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5.5E 4e design in 5.5e ?


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Garthanos

Arcadian Knight
Thanks to everyone who replied!

There's things in 4e that don't sound appealing to me such as several hour long fights at the like,
Not as common as some present it (never seen it at a table myself but I have fewer players
than many and similar things), I think a 3 round fight is pointless instead of exciting. 4e normal
fights I would say are twice that
but monster and ritual design sounds like it's my thing.

Would a 4e monster book be worth getting for 5e? How easy is
I have definitely seen recommendations of stealing elements directly from it Matt Coleville does for 5e

a cool third party book with rituals
 


Herschel

Adventurer
There's things in 4e that don't sound appealing to me such as several hour long fights at the like, but monster and ritual design sounds like it's my thing.
Fights are/were much more dynamic, though and only took a long time when they were many rounds and people weren't paying attention, just like when spellcasters don't know which spells they're going to cast before their turn in any edition.
 

vagabundo

Adventurer
There's things in 4e that don't sound appealing to me such as several hour long fights at the like, but monster and ritual design sounds like it's my thing.
That can be an issue, but its been internet inflated. Mostly it boils down to players himming and hawing on their turn. There is a bit to choose from. However its not unlike mid-level 3e. My players are just damn slow at every game. Were playing Trail of Cthulhu right now and they are still sooo slow.

You can have huge intregated exciting center piece battles or you can build quick little minion speedbumps. 4e has an amazingly transparent toolbox. It needed cleaning up by the end and some rough edges shaved off it.
 

Garthanos

Arcadian Knight
Since we are talking 4e design in 5.5e.

The new UA just snuck in healing surges (much more so than just in the current short rest mechanic):

The Autognome PC race (a construct that looks like a gnome) gets this:

If the mending spell is cast on you, you can expend a Hit Die, roll it, and regain a number of hit points equal to the roll plus your Constitution modifier (minimum of 1 hit point).
I have suggested an overarching healing surge rule where any time someone gains hit points, they may spend HD to enhance it, probably with some limit but more than 1, and no more than half.
 

vagabundo

Adventurer
Not as common as some present it (never seen it at a table myself but I have fewer players
than many and similar things), I think a 3 round fight is pointless instead of exciting. 4e normal
fights I would say are twice that

I have definitely seen recommendations of stealing elements directly from it Matt Coleville does for 5e

a cool third party book with rituals

I got one ritual published in that book and got $6 for it. My only writing credit ever I'm afraid.
 

Garthanos

Arcadian Knight
I got one ritual published in that book
How cool, congrats dude.
and got $6 for it. My only writing credit ever I'm afraid.
I would make many of them lower level in that book, but conversely I consider raise the dead
a paragon level ritual too, I am not shy about adjustments like that. One value of rituals and practices are their ability to help flavor and define the game world based on what ones you include.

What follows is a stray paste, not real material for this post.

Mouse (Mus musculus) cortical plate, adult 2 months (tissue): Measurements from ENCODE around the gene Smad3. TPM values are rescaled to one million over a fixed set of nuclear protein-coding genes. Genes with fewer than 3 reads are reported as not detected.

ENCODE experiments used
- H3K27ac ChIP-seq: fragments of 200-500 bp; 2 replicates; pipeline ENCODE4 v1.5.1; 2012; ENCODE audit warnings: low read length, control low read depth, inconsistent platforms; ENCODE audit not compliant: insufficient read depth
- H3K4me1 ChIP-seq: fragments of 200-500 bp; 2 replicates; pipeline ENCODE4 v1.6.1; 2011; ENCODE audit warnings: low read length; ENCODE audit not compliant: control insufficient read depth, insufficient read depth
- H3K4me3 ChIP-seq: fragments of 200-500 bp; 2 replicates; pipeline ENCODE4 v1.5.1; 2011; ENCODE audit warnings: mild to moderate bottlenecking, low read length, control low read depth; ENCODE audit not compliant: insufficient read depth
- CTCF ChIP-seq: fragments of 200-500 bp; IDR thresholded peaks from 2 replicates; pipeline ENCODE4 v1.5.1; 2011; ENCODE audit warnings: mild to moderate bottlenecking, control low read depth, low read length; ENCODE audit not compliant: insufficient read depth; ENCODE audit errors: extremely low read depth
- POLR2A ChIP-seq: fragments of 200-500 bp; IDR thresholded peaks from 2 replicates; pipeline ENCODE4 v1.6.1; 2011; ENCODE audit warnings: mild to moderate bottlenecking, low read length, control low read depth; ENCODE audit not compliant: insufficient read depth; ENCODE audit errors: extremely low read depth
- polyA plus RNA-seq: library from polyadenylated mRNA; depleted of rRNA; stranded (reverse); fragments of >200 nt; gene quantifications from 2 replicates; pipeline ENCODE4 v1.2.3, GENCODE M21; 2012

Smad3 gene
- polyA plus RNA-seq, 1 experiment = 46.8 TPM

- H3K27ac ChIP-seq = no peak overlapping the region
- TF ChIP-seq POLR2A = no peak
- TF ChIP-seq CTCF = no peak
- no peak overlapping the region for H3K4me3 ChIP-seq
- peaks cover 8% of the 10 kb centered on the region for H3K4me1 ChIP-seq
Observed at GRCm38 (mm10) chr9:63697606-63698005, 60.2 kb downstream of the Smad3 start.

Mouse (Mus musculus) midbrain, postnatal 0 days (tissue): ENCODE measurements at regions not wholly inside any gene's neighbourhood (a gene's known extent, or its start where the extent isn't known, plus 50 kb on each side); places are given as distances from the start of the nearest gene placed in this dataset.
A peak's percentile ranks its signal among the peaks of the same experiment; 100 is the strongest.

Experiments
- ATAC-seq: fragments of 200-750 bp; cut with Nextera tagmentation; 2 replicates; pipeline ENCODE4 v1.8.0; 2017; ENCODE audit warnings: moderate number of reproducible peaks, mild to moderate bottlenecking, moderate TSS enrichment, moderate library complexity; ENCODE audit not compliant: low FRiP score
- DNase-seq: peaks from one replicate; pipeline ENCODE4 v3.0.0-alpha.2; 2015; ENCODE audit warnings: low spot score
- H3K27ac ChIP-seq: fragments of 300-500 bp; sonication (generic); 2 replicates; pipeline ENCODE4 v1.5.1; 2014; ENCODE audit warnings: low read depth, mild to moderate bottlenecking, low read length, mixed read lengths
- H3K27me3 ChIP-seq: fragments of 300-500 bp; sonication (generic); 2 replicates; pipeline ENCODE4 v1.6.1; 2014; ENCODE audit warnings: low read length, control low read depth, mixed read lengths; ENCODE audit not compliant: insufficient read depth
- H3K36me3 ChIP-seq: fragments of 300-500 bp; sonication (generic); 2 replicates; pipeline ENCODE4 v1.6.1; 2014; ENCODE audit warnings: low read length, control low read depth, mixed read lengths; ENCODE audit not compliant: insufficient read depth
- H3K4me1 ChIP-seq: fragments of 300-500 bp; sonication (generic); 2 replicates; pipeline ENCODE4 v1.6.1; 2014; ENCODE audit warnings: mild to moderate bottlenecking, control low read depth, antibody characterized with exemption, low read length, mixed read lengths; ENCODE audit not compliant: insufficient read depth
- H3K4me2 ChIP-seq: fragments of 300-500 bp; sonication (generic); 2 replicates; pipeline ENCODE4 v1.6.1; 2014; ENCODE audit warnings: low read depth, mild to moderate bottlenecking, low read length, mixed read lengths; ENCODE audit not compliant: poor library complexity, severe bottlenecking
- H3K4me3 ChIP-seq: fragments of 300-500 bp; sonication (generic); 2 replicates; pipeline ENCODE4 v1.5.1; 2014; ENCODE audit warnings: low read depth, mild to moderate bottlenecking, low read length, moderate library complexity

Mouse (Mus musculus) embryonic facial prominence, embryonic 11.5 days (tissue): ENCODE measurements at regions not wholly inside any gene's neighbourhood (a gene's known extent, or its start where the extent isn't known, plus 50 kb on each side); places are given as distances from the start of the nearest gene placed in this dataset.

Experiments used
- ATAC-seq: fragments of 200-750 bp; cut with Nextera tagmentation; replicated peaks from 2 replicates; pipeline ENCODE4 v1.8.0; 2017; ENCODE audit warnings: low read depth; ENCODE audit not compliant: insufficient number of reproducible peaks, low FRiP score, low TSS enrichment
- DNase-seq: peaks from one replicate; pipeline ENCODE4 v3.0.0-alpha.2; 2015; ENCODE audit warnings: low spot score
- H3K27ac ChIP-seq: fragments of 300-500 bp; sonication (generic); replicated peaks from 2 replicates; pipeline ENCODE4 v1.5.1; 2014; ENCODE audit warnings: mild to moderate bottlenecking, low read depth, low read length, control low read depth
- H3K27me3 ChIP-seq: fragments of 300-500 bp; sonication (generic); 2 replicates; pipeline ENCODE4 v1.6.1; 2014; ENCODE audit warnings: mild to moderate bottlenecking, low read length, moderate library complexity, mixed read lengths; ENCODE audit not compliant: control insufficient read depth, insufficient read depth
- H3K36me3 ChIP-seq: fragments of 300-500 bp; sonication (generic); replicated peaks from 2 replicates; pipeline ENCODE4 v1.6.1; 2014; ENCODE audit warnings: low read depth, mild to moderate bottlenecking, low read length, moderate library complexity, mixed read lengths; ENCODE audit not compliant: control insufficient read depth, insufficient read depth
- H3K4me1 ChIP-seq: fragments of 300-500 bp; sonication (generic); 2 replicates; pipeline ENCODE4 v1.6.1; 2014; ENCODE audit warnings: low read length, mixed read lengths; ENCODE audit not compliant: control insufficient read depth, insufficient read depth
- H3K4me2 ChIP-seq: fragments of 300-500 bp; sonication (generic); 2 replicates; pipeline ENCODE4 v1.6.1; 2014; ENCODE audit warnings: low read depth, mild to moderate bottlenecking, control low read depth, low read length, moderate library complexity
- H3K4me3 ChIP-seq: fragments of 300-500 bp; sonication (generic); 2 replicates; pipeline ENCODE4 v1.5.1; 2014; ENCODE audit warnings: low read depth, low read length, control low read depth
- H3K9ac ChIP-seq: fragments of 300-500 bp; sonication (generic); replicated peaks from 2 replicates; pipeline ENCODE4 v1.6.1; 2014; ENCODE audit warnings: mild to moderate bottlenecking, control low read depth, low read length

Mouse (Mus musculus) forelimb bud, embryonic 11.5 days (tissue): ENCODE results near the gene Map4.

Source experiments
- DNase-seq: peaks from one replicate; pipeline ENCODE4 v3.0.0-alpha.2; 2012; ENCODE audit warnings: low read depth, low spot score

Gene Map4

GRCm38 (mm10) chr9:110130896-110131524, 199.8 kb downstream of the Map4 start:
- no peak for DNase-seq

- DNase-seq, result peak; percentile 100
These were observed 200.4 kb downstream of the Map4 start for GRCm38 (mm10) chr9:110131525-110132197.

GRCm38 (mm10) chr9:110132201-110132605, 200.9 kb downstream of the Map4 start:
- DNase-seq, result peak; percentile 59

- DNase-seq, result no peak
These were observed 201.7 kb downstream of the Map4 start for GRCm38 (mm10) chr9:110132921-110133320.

vagabundo

Adventurer
From what I know of HD from 5e I think Healing surges are more straight forward.

How cool, congrats dude.

I would make many of them lower level in that book, but conversely I consider raise the dead
a paragon level ritual too, I am not shy about adjustments like that. One value of rituals and practices are their ability to help flavor and define the game world based on what ones you include.

Thanks. It was fun writing them I literially wrote and submitted them the day before.

I do think rituals need a lower bar to entry and really need to be incorporated into the exploration phase by DMs. Its easy for the players to gloss over them and focus on a combat, especially in 4e because it can be so much fun.
 

Hussar

Legend
That can be an issue, but its been internet inflated. Mostly it boils down to players himming and hawing on their turn. There is a bit to choose from. However its not unlike mid-level 3e. My players are just damn slow at every game. Were playing Trail of Cthulhu right now and they are still sooo slow.

You can have huge intregated exciting center piece battles or you can build quick little minion speedbumps. 4e has an amazingly transparent toolbox. It needed cleaning up by the end and some rough edges shaved off it.
To be fair though, latter era 4e got ridiculous for the number of interrupt actions chaining together. It just made the game grind to a crawl. Far too many times of the DM trying to move on to keep pacing up, and some player chiming in with, "Wait, I can do this...." resolve that... try to move on.... "Hey, if I do This, you can do that..." cue five minute debate over the merits of doing this.... decide not to do it... try to move on....

One thing I will absolutely credit 5e for is speeding up both player's turns and the rounds as well.
 

Garthanos

Arcadian Knight
One thing I will absolutely credit 5e for is speeding up both player's turns and the rounds as well.
In 4e I would say you are describing teamwork taking some time and for me some of the coolest fun.

In 5e though, I have seen some extremely complex builds like a Bladesinger (with a dip in several others) which even at moderate levels has spells you want to use or swap for depending on the enemies armor class or vulnerabilities and adding up lots of bonuses from many different quasi overlapping abilities including damage resistances or armor of agathys and similar things and it had competing situationally better uses for concentration or bonus actions and I think also reactions for shield or other things. And spells further scale based on what they do based on the slot you use them *(another decision and adjustment to your ability even if you are using the same spell as last round). The internal decision making all by its lonesome somehow did not seem like in play it would be quick.
 
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Mordhau

Explorer
In 4e I would say you are describing teamwork taking some time and for me some of the coolest fun.

In 5e though, I have seen some extremely complex builds like a Bladesinger (with a dip in several others) which even at moderate levels has spells you want to use or swap for depending on the enemies armor class or vulnerabilities and adding up lots of bonuses from many different quasi overlapping abilities including damage resistances or armor of agathys and similar things and it had competing situationally better uses for concentration or bonus actions and I think also reactions for shield or other things. And spells further scale based on what they do based on the slot you use them *(another decision and adjustment to your ability even if you are using the same spell as last round). The internal decision making all by its lonesome somehow did not seem like in play it would be quick.